04:18 Let me just set up a couple of examples.

04:30 The lambda here tells the defaultdict that if there is a KeyError, to return the result of the lambda—in this case, just an empty string.

04:39 Let me set up another one so I can do some merging.

04:48 Now, if I use the double asterisk operator (**) from before, it’ll work, but it won’t still be a defaultdict. The result is a regular dictionary. Fortunately, the pipe operator is aware of the class.

05:05 Unlike the other mechanism, with the double asterisk operator, the pipe operator actually returns a defaultdict with the merged results. The operators are also aware of other ways of constructing dictionaries.

05:19 Let me just build out another example for you, listing off some modules inside of Python.

05:34 And now I can or-equals the kinds of things that you put in a dictionary constructor, like a list of tuples. The end result is an updated dictionary. This gives you power as to how you can update your dictionary, and still do it with clean-looking code.

05:53 The order of operation on the pipe operator is important. Here’s a new example with some places.

06:07 Notice that both of these dictionaries have a key called "Georgia". If I merge asia with usa first, the dictionary in the second part, i.e. the usa in this case, overwrites the keys in the first part.

06:23 So "Georgia" in the merged dictionary is "Atlanta". If I do this the other way around, this time, asia overwrites the usa.

06:33 The order of operations on your operator changes the resulting values. The pipe and pipe equal operators have been added to most of the dictionary-like objects.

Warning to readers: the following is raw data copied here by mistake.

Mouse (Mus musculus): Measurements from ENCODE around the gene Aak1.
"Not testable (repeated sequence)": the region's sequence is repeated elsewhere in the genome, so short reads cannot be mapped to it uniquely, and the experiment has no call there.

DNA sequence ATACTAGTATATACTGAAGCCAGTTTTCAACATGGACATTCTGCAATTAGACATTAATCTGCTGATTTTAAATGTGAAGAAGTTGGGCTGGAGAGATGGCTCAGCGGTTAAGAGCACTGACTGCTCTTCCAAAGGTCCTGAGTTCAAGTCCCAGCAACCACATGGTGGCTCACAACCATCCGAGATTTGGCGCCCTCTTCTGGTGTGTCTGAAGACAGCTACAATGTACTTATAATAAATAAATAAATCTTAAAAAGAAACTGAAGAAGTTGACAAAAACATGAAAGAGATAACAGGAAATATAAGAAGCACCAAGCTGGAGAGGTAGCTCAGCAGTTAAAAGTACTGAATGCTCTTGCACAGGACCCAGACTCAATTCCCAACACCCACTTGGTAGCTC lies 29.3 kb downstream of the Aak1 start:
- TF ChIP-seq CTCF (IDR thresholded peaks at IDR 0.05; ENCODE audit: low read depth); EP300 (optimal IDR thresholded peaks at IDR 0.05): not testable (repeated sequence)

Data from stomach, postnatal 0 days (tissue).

06:46 The only exception is they haven’t been added to the abstract base classes. Like many operators in Python, these have been implemented using dunder methods: .__or__() and .__ior()__, for pipe and pipe equals, respectively. Because these are implemented as functions, you can override them and change the behavior yourself.

07:08 For more information on these operators, you can see the original PEP. Next up, I’ll show you the changes to the decorator syntax.

rivet on Oct. 10, 2020

What happens if the default value of each defaultdict is not the same when you use the merge operator? Does the first default value take precedence?

Christopher Trudeau RP Team on Oct. 11, 2020

Yes, the value on the left of the pipe operator is what is merged into:

>>> from collections import defaultdict
>>> cats = defaultdict(lambda:"meow")
>>> cats["small"]
>>> dogs = defaultdict(lambda:"woof")
>>> dogs["large"]
>>> cats
defaultdict(<function <lambda> at 0x7fbf3da27af0>, {'small': 'meow'})
>>> dogs
defaultdict(<function <lambda> at 0x7fbf3da480d0>, {'large': 'woof'})
>>> cats | dogs
defaultdict(<function <lambda> at 0x7fbf3da27af0>, {'small': 'meow', 'large': 'woof'})
>>> mixed = cats | dogs
>>> mixed["parrot"]

You can see the default value of “meow” in the mixed defaultdict, or you can also see the address of the original lambda associated when you print the defaultdict itself out: <function <lambda> at 0x7fbf3da27af0, which appears in both cats and mixed.